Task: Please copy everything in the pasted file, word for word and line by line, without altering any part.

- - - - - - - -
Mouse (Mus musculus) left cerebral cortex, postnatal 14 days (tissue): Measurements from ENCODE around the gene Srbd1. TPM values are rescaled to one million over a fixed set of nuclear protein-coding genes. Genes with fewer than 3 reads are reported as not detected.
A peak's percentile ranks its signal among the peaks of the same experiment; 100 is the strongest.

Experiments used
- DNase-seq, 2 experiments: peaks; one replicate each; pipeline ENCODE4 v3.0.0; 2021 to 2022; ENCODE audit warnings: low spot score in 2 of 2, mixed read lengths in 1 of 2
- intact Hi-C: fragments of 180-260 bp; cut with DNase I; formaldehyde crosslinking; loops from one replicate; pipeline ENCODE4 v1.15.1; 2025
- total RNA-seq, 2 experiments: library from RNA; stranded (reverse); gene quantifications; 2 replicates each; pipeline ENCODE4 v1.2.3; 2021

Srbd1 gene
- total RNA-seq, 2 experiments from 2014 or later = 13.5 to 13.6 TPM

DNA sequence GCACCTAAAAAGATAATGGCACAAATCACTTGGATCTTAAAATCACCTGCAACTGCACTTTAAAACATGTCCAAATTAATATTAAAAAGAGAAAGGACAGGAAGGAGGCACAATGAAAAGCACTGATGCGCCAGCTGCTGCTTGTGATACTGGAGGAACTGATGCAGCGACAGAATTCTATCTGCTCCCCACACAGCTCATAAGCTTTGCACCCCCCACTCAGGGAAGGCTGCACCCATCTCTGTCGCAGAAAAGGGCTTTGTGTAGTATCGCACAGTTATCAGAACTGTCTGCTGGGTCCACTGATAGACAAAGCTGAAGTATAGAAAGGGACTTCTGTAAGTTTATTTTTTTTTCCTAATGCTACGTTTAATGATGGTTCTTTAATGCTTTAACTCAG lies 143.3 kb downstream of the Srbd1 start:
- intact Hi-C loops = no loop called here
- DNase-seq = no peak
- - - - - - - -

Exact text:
Mouse (Mus musculus) left cerebral cortex, postnatal 14 days (tissue): Measurements from ENCODE around the gene Srbd1. TPM values are rescaled to one million over a fixed set of nuclear protein-coding genes. Genes with fewer than 3 reads are reported as not detected.
A peak's percentile ranks its signal among the peaks of the same experiment; 100 is the strongest.

Experiments used
- DNase-seq, 2 experiments: peaks; one replicate each; pipeline ENCODE4 v3.0.0; 2021 to 2022; ENCODE audit warnings: low spot score in 2 of 2, mixed read lengths in 1 of 2
- intact Hi-C: fragments of 180-260 bp; cut with DNase I; formaldehyde crosslinking; loops from one replicate; pipeline ENCODE4 v1.15.1; 2025
- total RNA-seq, 2 experiments: library from RNA; stranded (reverse); gene quantifications; 2 replicates each; pipeline ENCODE4 v1.2.3; 2021

Srbd1 gene
- total RNA-seq, 2 experiments from 2014 or later = 13.5 to 13.6 TPM

DNA sequence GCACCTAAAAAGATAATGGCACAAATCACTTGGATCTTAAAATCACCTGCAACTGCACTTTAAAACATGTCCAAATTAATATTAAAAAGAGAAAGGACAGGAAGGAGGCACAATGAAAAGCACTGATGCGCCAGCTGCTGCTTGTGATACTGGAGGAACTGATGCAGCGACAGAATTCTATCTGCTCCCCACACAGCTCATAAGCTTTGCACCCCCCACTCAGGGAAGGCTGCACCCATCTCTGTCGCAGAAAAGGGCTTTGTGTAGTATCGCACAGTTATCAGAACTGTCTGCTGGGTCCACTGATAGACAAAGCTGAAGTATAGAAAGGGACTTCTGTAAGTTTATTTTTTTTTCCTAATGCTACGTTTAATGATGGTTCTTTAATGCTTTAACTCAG lies 143.3 kb downstream of the Srbd1 start:
- intact Hi-C loops = no loop called here
- DNase-seq = no peak